zeroheight is a web-app dedicated to building and maintaining design-focused documentation, such as a style guide or a design system. Aside from the fact that it’s used by The Guardian, Red Bull, and The City of Amsterdam, it’s also free and easy to use, allowing anyone to contribute to the document. zeroheight also integrates with the latest industry-standard user experience design tools, such as Figma, Adobe XD and Sketch. In addition, front-end code snippets can easily be embedded into the document via vanilla HTML and CSS, or by using Storybook.

Documentation of Studio’s colors

Aside from being a single source of truth, the design system was also meant to engage a discourse with members of the product/engineering team. Just because something has been documented doesn’t mean it’s sacred. My intent for Studio’s design system was to be a living document where anything was up for debate, especially if there was an approach/solution that could greatly improve Studio’s user experience, thereby allowing every member of the product/engineering team to engage with the design system and contribute.

Documentation of Studio’s buttons


The adoption of the Design Principles was a success. Whenever anyone brought forth a suggestion they made sure it adhered to the design principles. Its success also became apparent whenever I was called out for proposing a solution that diverged from those principles. Even though there was a slight sting whenever an idea was rejected, having those design principles recited back to me was a clear indication that my contribution made an impression to the product/engineer team members. Although I am pleased by this I can’t share the same sentiment with regards to the Design System.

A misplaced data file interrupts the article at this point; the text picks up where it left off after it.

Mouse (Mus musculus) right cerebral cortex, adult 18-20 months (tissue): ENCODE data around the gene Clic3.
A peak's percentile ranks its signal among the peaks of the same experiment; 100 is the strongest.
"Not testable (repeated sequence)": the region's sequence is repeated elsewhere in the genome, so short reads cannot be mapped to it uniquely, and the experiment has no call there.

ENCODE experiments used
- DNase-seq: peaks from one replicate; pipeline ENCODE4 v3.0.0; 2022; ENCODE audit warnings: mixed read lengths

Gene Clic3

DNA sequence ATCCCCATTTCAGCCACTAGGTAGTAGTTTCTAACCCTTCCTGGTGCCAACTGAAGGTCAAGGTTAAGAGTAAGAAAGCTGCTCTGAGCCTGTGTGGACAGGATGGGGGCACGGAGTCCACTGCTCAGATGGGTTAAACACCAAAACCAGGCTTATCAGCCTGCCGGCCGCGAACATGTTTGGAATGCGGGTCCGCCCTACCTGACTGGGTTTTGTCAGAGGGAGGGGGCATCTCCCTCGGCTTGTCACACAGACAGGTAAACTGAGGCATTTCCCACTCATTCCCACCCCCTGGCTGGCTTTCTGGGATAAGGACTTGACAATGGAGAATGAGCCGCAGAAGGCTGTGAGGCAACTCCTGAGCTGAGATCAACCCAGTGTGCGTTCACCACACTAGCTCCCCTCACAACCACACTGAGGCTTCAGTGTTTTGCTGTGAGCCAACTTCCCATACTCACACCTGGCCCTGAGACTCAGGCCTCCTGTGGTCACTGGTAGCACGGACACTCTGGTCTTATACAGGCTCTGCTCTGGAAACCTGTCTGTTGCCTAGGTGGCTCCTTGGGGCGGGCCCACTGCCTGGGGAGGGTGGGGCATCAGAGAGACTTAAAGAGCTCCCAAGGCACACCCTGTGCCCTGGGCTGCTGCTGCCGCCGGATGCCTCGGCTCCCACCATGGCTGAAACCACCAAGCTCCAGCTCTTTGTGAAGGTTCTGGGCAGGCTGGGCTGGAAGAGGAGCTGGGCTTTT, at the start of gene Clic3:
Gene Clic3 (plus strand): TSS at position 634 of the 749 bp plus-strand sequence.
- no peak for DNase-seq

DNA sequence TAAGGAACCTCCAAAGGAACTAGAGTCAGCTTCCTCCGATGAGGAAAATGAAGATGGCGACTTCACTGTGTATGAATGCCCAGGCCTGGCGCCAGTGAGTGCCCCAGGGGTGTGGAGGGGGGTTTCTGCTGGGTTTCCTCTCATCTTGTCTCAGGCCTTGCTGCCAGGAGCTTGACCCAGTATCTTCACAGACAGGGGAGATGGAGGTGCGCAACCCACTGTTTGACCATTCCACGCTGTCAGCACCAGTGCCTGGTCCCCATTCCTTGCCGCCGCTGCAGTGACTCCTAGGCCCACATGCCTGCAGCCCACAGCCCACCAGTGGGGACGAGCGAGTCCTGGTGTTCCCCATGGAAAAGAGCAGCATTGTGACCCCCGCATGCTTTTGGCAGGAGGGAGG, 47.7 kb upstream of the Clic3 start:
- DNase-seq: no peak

Even though I am proud of having laid the foundation for A Million Ads first attempt of a design system, what I had contributed thus far does not include the source code to recreate any of the components listed in the document itself. Thus, I strongly felt that the current iteration of A Million Ads’ design system is more akin to style guide instead. In order for this document to be a full-fledged design system it must include the source code to recreate all listed components within the living document. It’s a common feature I’ve noticed when comparing many notable design systems from organizations who have made their design system publicly available. The inclusion of the source code for each component acts as reference point/guidelines for all front-end developers within the team, including those newly joined, by eliminating the need to recreate said component(s) and ensuring that consistency is upheld.

At the time of writing this there had been two people within the product/engineering team that contributed to the design system, aside from myself. To remedy this, there could be an opportunity to engage other members to contribute by allocating time during dedicated front-end or Product/UX meetings where discussion can be had about anything that pertains to the living document. Even though the current iteration of the document is front-end heavy, it doesn’t need to be that way. For instance, back-end developers could contribute to this document by outlining coding architecture and patterns as well. Ultimately, the possibilities of how this living document can evolve is endless.


In August 2020 I had resigned from A Million Ads to pursue another opportunity. I have had the great pleasure of working on numerous projects with talented business-focused engineers. And with the help and guidance from product leaders within the organization, and from Bob Baxley, the Design Principles and the early iteration of the Design System are the first of many building blocks that have helped further solidify the impact and value of design at A Million Ads. I hope this case study inspires you to do the same.

Social introvert from Canada, currently living in England. Interaction designer at Government Digital Service.